I'm just switching over to QIIME2 and excited about using DADA2 but I'm a little confused about two things.
I've inherited some fastq demultiplexed paired end files and I'm uncertain if the primers are still in these raw files. Is there a way for me to identify them in the raw files or do I need to ask the sequencing center if the primers were sequenced?
I'm still uncertain as to where to trim the forward and reverse reads. The quality score of my reads in my forward reads looks pretty consistent whereas my reverse reads start to drop off a bit at 240. There also seems to be a weird little blip at the beginning so I was thinking of doing...
Is that reasonable? What should I be considering about my data that would help me determine where to trim?
You will need to just check the files to be sure, though asking the sequencing center may be more straightforward (especially if your primers contain degenerate bases). If you have the raw
.fastq files (before importing into QIIME2) and your primer does not contain degenerate bases, you could type the following command into your terminal (replacing ACGTACGT with your actual primer sequence):
grep 'ACGTACGT' path-to-your-fastq-file.fastq | wc -l
That will list the number of lines your primer sequence is detected in, which should give a a pretty good idea (if the number is very large, or precisely 1/4 the length of the total file, then your primer(s) are still in the reads). If you do have degenerate bases, you could use BLAST to search for your primers in your sequences (we still don’t have a method to do this in QIIME2 on raw sequences, just
FeatureData[Sequence] data, but may support this in the near future). The easiest/quickest way to do this would be to just BLAST the first few sequences in the file (unless if you can think of a reason why you’d need to BLAST them all). Pull out the first 5 sequences with this command:
head -n 20 path-to-your-fastq-file.fastq | grep -x '[ACGT]\+'
Your parameters look perfect. These quality profiles look very good (and it is normal for the reverse reads to have slightly worse quality and for that little blip at the start of the sequences). You can check out the dada2 documentation for a little more detail on trimming decisions but in a nutshell you already grasp the point — trim the sequences where data starts to drop off substantially (I usually look out for quality score = 20 as a rule of thumb; so you may even be able to trim around 280 in your forward sequences), and if you have a little “blip” at the start of the sequence you can trim that too (your “blip” looks practically non-existent compared to some — you could probably just leave it in and see what happens).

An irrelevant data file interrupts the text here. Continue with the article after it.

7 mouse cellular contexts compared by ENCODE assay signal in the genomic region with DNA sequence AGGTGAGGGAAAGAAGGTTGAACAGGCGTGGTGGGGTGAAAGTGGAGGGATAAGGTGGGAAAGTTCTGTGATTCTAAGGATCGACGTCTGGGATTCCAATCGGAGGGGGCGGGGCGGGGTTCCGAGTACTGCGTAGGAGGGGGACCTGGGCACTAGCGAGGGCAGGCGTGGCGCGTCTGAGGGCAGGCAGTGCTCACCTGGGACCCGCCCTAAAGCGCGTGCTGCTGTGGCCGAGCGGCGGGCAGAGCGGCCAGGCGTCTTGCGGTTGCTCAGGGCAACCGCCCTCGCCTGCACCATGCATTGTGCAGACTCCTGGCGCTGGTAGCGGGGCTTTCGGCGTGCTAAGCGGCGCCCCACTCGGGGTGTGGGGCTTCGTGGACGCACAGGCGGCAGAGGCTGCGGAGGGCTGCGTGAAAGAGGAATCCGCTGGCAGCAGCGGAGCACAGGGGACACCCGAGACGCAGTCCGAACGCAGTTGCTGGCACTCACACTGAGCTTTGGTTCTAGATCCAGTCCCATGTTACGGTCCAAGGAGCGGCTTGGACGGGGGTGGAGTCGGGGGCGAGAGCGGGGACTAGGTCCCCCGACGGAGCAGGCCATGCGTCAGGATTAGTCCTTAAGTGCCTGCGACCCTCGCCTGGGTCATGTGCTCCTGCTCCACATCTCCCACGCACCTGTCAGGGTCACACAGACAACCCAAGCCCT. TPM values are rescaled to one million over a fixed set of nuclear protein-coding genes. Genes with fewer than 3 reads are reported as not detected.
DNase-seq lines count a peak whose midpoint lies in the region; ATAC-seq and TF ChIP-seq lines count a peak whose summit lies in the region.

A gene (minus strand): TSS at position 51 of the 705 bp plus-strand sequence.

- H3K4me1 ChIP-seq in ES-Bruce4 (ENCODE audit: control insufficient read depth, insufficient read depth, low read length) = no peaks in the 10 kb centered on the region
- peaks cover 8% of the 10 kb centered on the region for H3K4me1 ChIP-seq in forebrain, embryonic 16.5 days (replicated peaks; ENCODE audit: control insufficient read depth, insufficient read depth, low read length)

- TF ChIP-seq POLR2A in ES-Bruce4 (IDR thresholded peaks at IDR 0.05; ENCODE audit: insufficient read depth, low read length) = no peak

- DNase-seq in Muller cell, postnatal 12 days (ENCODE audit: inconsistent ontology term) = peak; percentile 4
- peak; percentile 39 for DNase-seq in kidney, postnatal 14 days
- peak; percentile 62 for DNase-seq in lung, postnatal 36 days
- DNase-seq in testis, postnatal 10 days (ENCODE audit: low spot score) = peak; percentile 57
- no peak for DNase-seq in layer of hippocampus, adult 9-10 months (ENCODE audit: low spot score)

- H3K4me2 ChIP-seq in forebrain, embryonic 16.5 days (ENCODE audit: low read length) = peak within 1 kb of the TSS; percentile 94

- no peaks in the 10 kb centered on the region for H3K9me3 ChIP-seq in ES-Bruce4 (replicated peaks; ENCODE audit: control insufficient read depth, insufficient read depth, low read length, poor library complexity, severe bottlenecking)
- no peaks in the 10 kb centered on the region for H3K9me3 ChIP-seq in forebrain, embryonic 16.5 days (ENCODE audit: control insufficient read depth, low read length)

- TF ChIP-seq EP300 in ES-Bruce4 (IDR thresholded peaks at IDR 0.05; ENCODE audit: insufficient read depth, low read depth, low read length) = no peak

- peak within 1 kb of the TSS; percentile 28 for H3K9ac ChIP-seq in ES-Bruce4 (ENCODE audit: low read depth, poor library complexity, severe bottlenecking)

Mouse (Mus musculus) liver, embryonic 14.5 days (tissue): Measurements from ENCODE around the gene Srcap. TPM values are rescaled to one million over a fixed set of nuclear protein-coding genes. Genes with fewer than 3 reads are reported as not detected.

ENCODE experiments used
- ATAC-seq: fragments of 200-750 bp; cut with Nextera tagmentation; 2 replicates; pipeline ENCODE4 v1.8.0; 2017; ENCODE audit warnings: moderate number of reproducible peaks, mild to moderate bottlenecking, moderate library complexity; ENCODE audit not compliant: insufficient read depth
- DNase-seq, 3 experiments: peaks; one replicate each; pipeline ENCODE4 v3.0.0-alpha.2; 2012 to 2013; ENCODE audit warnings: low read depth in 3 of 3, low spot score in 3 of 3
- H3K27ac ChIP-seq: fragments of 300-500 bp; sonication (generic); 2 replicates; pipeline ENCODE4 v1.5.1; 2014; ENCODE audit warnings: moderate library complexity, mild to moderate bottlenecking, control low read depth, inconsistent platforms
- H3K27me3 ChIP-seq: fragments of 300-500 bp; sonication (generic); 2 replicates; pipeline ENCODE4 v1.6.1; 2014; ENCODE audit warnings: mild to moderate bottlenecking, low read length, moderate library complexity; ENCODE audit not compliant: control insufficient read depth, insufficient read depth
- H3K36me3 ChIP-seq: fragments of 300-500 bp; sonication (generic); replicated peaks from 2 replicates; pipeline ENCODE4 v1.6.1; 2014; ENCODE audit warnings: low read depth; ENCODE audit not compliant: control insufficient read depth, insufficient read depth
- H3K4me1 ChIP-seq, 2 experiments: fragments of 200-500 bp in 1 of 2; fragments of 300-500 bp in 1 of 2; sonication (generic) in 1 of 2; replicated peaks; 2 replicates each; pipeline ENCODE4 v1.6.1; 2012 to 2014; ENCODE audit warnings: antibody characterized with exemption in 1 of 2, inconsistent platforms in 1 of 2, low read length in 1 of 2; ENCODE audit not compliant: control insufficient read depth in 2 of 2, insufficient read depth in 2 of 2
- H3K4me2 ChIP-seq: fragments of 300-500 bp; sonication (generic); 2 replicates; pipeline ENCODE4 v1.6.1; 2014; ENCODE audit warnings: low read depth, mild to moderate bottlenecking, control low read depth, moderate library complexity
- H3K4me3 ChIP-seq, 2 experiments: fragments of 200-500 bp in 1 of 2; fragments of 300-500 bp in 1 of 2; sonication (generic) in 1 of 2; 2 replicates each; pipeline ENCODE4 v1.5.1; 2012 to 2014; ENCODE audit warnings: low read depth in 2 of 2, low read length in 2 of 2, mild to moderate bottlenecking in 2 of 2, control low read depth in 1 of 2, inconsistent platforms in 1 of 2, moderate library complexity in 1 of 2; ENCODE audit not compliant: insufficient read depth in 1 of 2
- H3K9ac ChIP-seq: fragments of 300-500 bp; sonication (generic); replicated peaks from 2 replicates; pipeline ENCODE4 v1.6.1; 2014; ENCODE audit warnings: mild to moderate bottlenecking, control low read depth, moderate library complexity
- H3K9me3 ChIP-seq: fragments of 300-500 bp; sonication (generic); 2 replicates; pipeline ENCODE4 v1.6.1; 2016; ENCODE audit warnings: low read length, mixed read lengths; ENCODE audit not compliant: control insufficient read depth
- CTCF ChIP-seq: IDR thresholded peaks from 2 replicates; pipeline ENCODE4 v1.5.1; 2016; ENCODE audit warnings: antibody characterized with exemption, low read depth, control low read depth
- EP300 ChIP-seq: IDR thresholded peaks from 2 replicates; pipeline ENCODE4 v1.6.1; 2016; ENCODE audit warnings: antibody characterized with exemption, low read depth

I hope that helps! Good luck!
Considering the quality control plots above, I’m curious what the best p-trunc-len-r option would be? I know that we do not have to use, as explained in the tutorial, the same option for the forward and reverse reads. But, does it matter, when merging the reads, if we use values too different (for example, 280 for the forward reads, and 240 for the reverse reads)?
Thanks very much,
That’s a great question. The merging is really only looking for 20 nucleotides of overlap, so as long as your truncation parameters on the forward and reverse still leave that much overlap (and leave enough room for biological variation) there shouldn’t be a problem.
Hi Thanks very much for the explanation.
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